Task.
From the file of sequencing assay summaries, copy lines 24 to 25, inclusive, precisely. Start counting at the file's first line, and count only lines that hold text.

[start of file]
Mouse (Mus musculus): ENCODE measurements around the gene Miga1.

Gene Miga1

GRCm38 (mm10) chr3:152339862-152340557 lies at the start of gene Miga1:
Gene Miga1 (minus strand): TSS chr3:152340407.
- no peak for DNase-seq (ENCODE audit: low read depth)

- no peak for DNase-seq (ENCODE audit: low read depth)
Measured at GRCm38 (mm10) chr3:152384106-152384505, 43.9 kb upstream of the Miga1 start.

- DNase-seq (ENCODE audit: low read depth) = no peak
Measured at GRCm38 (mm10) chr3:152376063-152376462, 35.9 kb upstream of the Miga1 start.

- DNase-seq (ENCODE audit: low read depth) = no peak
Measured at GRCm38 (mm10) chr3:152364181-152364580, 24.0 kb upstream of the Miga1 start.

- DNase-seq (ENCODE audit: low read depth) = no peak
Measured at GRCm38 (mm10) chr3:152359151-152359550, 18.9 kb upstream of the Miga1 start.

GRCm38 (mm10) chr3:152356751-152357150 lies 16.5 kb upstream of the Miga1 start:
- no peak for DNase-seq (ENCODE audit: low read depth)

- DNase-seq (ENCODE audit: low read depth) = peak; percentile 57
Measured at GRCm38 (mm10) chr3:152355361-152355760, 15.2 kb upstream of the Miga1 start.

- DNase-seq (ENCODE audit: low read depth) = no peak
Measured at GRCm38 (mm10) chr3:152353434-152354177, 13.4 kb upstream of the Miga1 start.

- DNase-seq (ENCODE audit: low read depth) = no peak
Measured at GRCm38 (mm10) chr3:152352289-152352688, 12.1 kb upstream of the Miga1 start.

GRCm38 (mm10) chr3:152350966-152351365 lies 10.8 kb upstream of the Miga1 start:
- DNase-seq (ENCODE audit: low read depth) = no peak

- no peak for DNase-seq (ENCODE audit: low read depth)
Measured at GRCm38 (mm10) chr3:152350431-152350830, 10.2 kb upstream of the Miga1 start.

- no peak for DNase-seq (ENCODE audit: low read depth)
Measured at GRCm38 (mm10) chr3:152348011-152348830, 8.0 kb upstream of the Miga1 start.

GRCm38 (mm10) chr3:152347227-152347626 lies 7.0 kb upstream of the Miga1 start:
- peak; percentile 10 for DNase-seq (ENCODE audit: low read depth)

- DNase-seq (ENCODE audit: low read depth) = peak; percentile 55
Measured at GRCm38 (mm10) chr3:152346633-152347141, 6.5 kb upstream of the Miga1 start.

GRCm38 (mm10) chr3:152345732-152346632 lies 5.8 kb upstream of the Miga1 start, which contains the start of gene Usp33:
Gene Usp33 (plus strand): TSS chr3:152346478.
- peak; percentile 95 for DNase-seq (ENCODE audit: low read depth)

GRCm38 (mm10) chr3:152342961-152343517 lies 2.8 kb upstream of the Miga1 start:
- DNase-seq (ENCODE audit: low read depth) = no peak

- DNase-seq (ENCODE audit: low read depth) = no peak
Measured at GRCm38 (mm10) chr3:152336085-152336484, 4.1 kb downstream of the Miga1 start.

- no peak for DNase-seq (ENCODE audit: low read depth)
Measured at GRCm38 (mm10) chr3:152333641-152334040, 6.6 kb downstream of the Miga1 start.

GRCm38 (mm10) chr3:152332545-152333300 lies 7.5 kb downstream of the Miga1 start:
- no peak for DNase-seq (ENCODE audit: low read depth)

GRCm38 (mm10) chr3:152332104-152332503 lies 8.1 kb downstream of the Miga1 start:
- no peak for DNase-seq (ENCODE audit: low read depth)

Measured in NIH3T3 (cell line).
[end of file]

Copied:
- no peak for DNase-seq (ENCODE audit: low read depth)
Measured at GRCm38 (mm10) chr3:152350431-152350830, 10.2 kb upstream of the Miga1 start.